With frost rapidly approaching, it’s time to remove my tender Elephant Ears and prepare them for winter storage. My method is something that I have adapted over the years, and it’s based on what I’ve learned after saving dahlias and caladium.
What you will need: garden clippers, a pitchfork or shovel, old clothes, nerves of steel.
Step 1: The first thing to do is cut back the stems. I try to leave about 8″ to 10″ of stem. No matter how many times I have done this, I always feel a little guilty because the leaves have reached their fullest. But, alas, all good things must come to an end. Do not be surprised if there is a gush of water that pours from the stalk after you make your cut.
Step 2: After the stalks are cut, within minutes they begin to “bleed.” If you decide to try this project, be sure to wear old clothes — the brown/red liquid will stain and it does not come out in the wash. I learned this the hard way, and now I have my Elephant Ear cutting outfit.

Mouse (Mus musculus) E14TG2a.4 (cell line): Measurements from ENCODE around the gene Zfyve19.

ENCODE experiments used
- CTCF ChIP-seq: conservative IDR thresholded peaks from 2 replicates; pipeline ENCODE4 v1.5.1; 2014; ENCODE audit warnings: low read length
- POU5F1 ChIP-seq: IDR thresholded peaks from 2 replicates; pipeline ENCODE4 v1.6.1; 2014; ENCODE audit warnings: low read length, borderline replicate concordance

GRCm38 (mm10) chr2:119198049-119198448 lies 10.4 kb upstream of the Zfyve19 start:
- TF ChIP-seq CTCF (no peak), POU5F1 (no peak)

Step 3: Using the pitchfork, I carefully work in a circle, prying up the bulb. Once it feels loose, I gently pull the base upward, revealing the bulb and the wild mass of roots. At this point, I will shake off the excess dirt. You may notice that your main bulb might have smaller bulbs attached. Do not separate these at this time — that task will be much easier in the spring when you replant your bulb.
Step 4: Here we have pretty Elephant Ears all lined up in a row. Once the plants are dug, I store them for a little more than a week in the potting shed. It’s warm enough and dry enough for the bulbs to set before they are packed away.
Stay tuned for a future post on the final step.